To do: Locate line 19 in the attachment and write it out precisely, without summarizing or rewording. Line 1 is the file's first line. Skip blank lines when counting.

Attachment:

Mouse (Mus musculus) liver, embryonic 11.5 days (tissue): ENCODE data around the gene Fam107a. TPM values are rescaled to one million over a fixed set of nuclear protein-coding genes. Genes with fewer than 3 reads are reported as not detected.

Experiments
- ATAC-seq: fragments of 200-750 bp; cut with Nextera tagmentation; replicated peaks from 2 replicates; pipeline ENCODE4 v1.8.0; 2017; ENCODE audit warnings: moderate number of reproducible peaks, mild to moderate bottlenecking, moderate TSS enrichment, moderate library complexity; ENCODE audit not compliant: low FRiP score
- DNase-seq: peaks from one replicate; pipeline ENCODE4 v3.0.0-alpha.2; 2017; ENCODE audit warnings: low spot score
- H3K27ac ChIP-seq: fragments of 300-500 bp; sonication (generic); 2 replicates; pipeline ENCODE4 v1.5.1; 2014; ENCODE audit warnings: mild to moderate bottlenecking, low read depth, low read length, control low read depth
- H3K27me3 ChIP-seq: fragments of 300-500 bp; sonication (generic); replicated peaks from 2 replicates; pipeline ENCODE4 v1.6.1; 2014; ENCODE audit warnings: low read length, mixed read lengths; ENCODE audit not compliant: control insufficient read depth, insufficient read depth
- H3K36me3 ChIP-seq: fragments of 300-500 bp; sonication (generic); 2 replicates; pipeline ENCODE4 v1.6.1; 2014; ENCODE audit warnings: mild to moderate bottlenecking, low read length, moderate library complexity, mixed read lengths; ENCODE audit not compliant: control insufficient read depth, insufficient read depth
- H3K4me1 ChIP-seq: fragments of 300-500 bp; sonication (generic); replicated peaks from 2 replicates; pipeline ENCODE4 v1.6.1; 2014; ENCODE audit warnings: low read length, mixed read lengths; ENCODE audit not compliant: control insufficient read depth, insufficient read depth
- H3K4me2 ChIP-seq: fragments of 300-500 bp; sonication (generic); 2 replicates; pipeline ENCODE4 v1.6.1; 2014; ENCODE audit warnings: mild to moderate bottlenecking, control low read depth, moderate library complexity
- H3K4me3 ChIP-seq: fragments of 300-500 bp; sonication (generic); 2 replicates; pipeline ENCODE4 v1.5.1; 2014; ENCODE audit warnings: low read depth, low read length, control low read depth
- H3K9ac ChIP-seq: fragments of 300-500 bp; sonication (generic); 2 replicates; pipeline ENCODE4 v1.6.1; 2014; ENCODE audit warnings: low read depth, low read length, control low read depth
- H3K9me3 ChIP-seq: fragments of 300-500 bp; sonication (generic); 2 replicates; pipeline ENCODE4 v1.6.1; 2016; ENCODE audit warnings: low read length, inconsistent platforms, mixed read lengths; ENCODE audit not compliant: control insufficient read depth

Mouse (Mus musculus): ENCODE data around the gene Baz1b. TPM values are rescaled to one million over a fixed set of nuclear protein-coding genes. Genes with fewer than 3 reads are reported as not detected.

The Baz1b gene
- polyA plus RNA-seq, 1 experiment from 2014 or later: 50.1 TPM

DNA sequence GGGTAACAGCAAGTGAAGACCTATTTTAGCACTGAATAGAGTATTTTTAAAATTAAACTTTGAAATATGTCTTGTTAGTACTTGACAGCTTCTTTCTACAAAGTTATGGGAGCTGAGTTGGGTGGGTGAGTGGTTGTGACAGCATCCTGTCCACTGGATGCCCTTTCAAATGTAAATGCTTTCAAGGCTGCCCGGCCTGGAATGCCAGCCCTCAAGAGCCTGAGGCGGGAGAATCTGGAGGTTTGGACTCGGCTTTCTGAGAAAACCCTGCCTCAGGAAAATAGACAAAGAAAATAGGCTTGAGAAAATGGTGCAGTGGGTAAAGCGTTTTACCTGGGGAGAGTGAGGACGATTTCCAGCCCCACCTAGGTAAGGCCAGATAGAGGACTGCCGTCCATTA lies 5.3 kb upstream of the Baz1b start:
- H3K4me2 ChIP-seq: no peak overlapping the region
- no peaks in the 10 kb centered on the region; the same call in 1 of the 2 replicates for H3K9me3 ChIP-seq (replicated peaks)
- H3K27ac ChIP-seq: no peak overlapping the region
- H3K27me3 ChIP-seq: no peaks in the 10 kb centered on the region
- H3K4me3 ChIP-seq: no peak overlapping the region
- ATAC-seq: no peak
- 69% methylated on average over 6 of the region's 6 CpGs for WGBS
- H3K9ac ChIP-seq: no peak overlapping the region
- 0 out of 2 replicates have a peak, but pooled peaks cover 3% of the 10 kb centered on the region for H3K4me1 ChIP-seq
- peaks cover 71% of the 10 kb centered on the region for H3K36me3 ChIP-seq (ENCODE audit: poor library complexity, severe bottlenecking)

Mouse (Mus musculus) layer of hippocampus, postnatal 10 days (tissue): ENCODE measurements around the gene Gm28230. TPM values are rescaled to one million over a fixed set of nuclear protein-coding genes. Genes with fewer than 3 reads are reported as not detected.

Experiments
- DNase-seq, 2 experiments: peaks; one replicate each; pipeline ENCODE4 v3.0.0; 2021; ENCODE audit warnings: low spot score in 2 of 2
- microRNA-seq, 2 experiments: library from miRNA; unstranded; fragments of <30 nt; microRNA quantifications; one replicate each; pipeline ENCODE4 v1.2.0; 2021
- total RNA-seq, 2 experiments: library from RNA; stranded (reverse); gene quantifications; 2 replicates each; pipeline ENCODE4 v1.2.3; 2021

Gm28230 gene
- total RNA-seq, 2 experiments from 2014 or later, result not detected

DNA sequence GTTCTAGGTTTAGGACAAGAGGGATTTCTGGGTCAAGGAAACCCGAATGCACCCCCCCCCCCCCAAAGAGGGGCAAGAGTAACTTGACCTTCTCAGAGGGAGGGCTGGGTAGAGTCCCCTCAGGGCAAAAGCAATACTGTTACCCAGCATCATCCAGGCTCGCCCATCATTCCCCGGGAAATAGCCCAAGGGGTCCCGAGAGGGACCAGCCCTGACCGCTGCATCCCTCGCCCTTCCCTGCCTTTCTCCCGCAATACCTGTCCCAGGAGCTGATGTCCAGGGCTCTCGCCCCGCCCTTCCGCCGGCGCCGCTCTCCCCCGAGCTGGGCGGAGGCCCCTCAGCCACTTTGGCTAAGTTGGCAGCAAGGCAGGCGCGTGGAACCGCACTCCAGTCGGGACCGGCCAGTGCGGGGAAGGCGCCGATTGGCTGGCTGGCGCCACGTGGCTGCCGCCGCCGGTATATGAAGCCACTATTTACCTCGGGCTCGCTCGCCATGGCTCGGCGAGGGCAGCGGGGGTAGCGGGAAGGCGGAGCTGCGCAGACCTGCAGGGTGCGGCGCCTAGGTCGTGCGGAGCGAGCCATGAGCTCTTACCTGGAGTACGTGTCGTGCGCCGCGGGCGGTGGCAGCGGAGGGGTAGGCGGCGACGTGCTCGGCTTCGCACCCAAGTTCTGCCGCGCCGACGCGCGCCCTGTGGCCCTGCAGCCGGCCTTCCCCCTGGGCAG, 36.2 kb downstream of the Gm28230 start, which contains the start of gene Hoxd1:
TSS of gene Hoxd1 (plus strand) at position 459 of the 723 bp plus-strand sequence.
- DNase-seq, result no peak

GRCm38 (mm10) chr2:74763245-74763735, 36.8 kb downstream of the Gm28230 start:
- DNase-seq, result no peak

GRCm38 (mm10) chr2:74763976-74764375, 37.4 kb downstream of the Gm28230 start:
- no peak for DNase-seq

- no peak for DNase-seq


- H3K27ac ChIP-seq: no peak overlapping the region